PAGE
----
Why isn’t there a pedestrian crossing outside Bournside School?

Ever since moving to Warden Hill Road about 18 months ago, I have been appalled that there is no pedestrian crossing (or crossing patrol) outside Bournside School to service the needs of pupils walking to/from one of four schools clustered in the immediate vicinity: Bournside, Belmont, Bettridge and St James.

Indeed, as a parent who walks two young children to St James primary school, I have personally observed the carnage on a weekday morning: kids stepping out to cross as impatient motorists scream round the corner of Loweswater Road, young mothers with push-chairs dashing between gaps in traffic, wheel-chair users reliant upon the goodwill of motorists stopping and allowing them to cross. “Make no mistake”, I said in a comment beneath this Echo article back in March, “…with things as they are, it is only a matter of time before someone – possibly a small child – gets killed on this road”.

Well, fortunately, no-one has been killed since I wrote those words. On the other hand, three children have been knocked down, in separate incidents all occurring on 20th June as reported by the Echo…!

So how is it that no crossing has ever come to be installed on this insanely dangerous stretch of road?

The answer would appear to be a double-whammy of spending cuts AND a form of local representation that no longer seeks to organise and challenge, but instead to administer and, ultimately, facilitate cuts… even, it seems, where so doing compromises the safety of children.

Of course, I’m aware that these are controversial claims, so – in the interests of (a) not misrepresenting the relevant protagonists and (b) allowing readers to judge the situation for themselves to the extent possible – I’m posting below, in their entirety (with stylistic edits only), two sets of correspondence with local councillors on the issue of the lack of a pedestrian crossing on Warden Hill Road. The first dates back to Nov 2014 with borough councillor Anne Regan, the other to the past few days with county councillor Iain Dobie, with whom responsibility ultimately rests for ensuring constituents’ concerns about road safety are addressed.

Comments – supportive, critical, or otherwise – are most welcome.

Finally, for the avoidance of doubt, I want to make clear that my goal here is not to harm reputations but to achieve the best possible result for the swathes of children – my own included – who need to cross a very dangerous Warden Hill Road on a daily basis.

Exchange with Anne Regan (Nov 2014):

Dear [Anne],

As a new resident of Warden Hill, I am – frankly – baffled that there are no pedestrian crossings on the section of Warden Hill Road outside Bournside School, for use both by young people attending Bournside and parents/children using the cut-through to St James C of E Primary. This section of road is so busy on a morning that I have had to resort to stopping traffic like a lolly-pop person, in order to allow my two young children plus lots of others to cross safely, which is absurdly dangerous.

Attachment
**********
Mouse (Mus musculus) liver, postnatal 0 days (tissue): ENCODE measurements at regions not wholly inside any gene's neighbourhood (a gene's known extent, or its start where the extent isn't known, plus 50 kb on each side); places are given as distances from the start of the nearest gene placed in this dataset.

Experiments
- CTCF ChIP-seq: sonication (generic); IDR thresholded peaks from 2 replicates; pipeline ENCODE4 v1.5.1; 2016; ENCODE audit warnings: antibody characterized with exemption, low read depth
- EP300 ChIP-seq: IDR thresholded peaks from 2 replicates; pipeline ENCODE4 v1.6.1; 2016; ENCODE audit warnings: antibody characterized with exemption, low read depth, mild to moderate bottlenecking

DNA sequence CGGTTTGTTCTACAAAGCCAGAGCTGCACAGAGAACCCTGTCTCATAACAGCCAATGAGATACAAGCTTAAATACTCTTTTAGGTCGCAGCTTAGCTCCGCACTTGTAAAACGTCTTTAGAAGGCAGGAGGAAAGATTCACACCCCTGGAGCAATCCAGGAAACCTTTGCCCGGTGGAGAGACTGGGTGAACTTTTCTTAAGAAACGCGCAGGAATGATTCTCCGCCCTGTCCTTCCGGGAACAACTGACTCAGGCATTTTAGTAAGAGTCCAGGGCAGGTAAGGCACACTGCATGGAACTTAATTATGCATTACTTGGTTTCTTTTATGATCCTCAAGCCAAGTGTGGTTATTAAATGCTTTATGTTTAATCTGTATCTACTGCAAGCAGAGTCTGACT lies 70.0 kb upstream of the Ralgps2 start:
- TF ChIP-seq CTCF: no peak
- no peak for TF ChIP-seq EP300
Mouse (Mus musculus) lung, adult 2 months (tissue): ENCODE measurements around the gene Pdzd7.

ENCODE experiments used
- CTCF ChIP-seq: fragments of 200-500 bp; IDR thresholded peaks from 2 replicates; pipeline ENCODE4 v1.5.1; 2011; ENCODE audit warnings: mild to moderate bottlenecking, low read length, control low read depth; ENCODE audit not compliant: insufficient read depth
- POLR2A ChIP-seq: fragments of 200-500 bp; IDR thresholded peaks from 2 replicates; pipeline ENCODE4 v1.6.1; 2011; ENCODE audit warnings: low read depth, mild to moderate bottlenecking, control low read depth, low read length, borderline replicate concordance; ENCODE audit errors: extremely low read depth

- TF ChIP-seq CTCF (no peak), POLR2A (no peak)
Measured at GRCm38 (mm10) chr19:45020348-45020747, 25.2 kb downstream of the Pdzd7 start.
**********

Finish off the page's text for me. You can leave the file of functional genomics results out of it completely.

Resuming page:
Would appreciate your thoughts on this matter.

Best wishes,

Joe Sucksmith

—–
Dear Mr Sucksmith

I have received the following confirmation from the Highway Dept regarding the usefulness of a crossing and the control of students in their use of it. We would need to be assured that such expenditure would be well spent, we cannot guarantee that it would used by a majority.

Highways comments;-
“The points you make are correct. The other reason for not installing a crossing is that students cross the road over a long distance as the desire lines for their routes home. A crossing would only be suitable and effective if there was a common desire line the majority of students already used, as studies show people are unlikely to deviate from their intended route to use such features.” end.

I am very willing to contact Highway traffic at the County Council to monitor the road again and contact the police with your concerns.

Please contact me if I can be of further help.

Regards

Anne Ward Cllr
Warden Hill

—–

Dear Anne,

I have to say that I am baffled by the central argument advanced here – that children would continue to cross along the length of the road whatever – since surely part of the logic of a crossing is that it would act to funnel pedestrians (particularly those with young children) to cross at a particular point! No, it couldn’t be guaranteed that a majority would use a crossing – but then, this argument, applied universally, would mean no new crossings anywhere!

More generally, the arguments put forward don’t accord with the reality I observe on a daily basis, namely children – lots of them, including some very young ones using the cut-through the St James – primarily crossing near the main entrance to Bournside, where I note the kerb has already been lowered, as if this is a suggested crossing point. Do children cross at other points along the road? Yes they do, just as they do along all other roads where there are crossings. Yet this, clearly, should not be considered decisive in this case, since a crossing would both serve the many who already cross opposite the main entrance (please note: the vast majority of parents taking young children to St James cross at this point!), while also encouraging others who presently cross elsewhere to cross instead at the designated safe point.